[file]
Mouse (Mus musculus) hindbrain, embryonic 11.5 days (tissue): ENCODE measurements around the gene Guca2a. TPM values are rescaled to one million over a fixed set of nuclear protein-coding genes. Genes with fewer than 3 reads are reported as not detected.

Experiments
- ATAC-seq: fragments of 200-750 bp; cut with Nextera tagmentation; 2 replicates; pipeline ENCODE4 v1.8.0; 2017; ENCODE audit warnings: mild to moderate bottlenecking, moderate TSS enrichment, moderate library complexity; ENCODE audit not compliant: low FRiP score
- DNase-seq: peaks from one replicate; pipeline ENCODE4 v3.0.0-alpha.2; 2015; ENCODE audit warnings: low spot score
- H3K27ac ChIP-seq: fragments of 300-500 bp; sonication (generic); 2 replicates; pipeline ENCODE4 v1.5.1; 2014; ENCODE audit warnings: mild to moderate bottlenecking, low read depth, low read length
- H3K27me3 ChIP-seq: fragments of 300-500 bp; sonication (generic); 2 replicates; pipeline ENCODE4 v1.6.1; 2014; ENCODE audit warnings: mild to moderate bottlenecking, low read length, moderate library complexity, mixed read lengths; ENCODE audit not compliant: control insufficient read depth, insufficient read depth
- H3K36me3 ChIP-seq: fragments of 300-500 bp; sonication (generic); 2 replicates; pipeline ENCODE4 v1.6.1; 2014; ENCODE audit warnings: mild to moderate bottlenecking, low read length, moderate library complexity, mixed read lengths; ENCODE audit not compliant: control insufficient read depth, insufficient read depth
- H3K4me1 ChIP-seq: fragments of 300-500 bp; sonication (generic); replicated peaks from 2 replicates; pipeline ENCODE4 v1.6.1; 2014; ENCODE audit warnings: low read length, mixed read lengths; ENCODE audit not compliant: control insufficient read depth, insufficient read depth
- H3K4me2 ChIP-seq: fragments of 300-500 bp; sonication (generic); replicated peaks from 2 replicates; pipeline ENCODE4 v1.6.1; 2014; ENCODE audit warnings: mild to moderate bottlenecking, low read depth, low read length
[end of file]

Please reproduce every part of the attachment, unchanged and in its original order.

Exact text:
Mouse (Mus musculus) hindbrain, embryonic 11.5 days (tissue): ENCODE measurements around the gene Guca2a. TPM values are rescaled to one million over a fixed set of nuclear protein-coding genes. Genes with fewer than 3 reads are reported as not detected.

Experiments
- ATAC-seq: fragments of 200-750 bp; cut with Nextera tagmentation; 2 replicates; pipeline ENCODE4 v1.8.0; 2017; ENCODE audit warnings: mild to moderate bottlenecking, moderate TSS enrichment, moderate library complexity; ENCODE audit not compliant: low FRiP score
- DNase-seq: peaks from one replicate; pipeline ENCODE4 v3.0.0-alpha.2; 2015; ENCODE audit warnings: low spot score
- H3K27ac ChIP-seq: fragments of 300-500 bp; sonication (generic); 2 replicates; pipeline ENCODE4 v1.5.1; 2014; ENCODE audit warnings: mild to moderate bottlenecking, low read depth, low read length
- H3K27me3 ChIP-seq: fragments of 300-500 bp; sonication (generic); 2 replicates; pipeline ENCODE4 v1.6.1; 2014; ENCODE audit warnings: mild to moderate bottlenecking, low read length, moderate library complexity, mixed read lengths; ENCODE audit not compliant: control insufficient read depth, insufficient read depth
- H3K36me3 ChIP-seq: fragments of 300-500 bp; sonication (generic); 2 replicates; pipeline ENCODE4 v1.6.1; 2014; ENCODE audit warnings: mild to moderate bottlenecking, low read length, moderate library complexity, mixed read lengths; ENCODE audit not compliant: control insufficient read depth, insufficient read depth
- H3K4me1 ChIP-seq: fragments of 300-500 bp; sonication (generic); replicated peaks from 2 replicates; pipeline ENCODE4 v1.6.1; 2014; ENCODE audit warnings: low read length, mixed read lengths; ENCODE audit not compliant: control insufficient read depth, insufficient read depth
- H3K4me2 ChIP-seq: fragments of 300-500 bp; sonication (generic); replicated peaks from 2 replicates; pipeline ENCODE4 v1.6.1; 2014; ENCODE audit warnings: mild to moderate bottlenecking, low read depth, low read length